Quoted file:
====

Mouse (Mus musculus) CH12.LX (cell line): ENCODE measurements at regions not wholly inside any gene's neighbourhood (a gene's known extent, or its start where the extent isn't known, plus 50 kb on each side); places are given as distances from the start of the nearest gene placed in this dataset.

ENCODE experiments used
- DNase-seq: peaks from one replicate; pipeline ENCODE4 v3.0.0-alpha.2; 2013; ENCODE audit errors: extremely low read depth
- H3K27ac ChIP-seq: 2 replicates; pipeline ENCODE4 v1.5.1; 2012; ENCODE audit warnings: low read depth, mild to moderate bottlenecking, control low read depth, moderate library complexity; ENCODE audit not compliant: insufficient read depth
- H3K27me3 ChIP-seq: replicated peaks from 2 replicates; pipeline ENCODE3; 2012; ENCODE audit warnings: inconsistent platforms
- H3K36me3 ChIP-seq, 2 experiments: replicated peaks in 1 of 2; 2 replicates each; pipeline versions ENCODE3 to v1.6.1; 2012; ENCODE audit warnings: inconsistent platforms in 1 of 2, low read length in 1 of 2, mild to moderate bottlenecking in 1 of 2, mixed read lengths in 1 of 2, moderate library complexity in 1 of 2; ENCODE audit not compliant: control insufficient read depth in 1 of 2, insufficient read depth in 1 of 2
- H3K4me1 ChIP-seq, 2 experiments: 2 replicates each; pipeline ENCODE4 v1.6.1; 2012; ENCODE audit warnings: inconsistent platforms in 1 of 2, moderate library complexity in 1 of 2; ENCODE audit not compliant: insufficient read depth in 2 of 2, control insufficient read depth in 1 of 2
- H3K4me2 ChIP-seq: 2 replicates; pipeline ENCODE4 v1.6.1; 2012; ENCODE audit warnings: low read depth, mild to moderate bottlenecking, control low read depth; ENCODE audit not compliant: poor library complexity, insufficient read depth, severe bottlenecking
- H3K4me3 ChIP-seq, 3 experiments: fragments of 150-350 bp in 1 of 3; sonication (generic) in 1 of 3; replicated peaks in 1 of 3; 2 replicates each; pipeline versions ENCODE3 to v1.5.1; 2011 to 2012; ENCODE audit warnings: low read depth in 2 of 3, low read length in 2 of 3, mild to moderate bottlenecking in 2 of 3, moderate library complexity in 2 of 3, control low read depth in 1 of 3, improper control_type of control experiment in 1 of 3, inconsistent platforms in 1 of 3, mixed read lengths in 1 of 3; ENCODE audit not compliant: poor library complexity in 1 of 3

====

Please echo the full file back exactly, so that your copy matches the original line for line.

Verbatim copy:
Mouse (Mus musculus) CH12.LX (cell line): ENCODE measurements at regions not wholly inside any gene's neighbourhood (a gene's known extent, or its start where the extent isn't known, plus 50 kb on each side); places are given as distances from the start of the nearest gene placed in this dataset.

ENCODE experiments used
- DNase-seq: peaks from one replicate; pipeline ENCODE4 v3.0.0-alpha.2; 2013; ENCODE audit errors: extremely low read depth
- H3K27ac ChIP-seq: 2 replicates; pipeline ENCODE4 v1.5.1; 2012; ENCODE audit warnings: low read depth, mild to moderate bottlenecking, control low read depth, moderate library complexity; ENCODE audit not compliant: insufficient read depth
- H3K27me3 ChIP-seq: replicated peaks from 2 replicates; pipeline ENCODE3; 2012; ENCODE audit warnings: inconsistent platforms
- H3K36me3 ChIP-seq, 2 experiments: replicated peaks in 1 of 2; 2 replicates each; pipeline versions ENCODE3 to v1.6.1; 2012; ENCODE audit warnings: inconsistent platforms in 1 of 2, low read length in 1 of 2, mild to moderate bottlenecking in 1 of 2, mixed read lengths in 1 of 2, moderate library complexity in 1 of 2; ENCODE audit not compliant: control insufficient read depth in 1 of 2, insufficient read depth in 1 of 2
- H3K4me1 ChIP-seq, 2 experiments: 2 replicates each; pipeline ENCODE4 v1.6.1; 2012; ENCODE audit warnings: inconsistent platforms in 1 of 2, moderate library complexity in 1 of 2; ENCODE audit not compliant: insufficient read depth in 2 of 2, control insufficient read depth in 1 of 2
- H3K4me2 ChIP-seq: 2 replicates; pipeline ENCODE4 v1.6.1; 2012; ENCODE audit warnings: low read depth, mild to moderate bottlenecking, control low read depth; ENCODE audit not compliant: poor library complexity, insufficient read depth, severe bottlenecking
- H3K4me3 ChIP-seq, 3 experiments: fragments of 150-350 bp in 1 of 3; sonication (generic) in 1 of 3; replicated peaks in 1 of 3; 2 replicates each; pipeline versions ENCODE3 to v1.5.1; 2011 to 2012; ENCODE audit warnings: low read depth in 2 of 3, low read length in 2 of 3, mild to moderate bottlenecking in 2 of 3, moderate library complexity in 2 of 3, control low read depth in 1 of 3, improper control_type of control experiment in 1 of 3, inconsistent platforms in 1 of 3, mixed read lengths in 1 of 3; ENCODE audit not compliant: poor library complexity in 1 of 3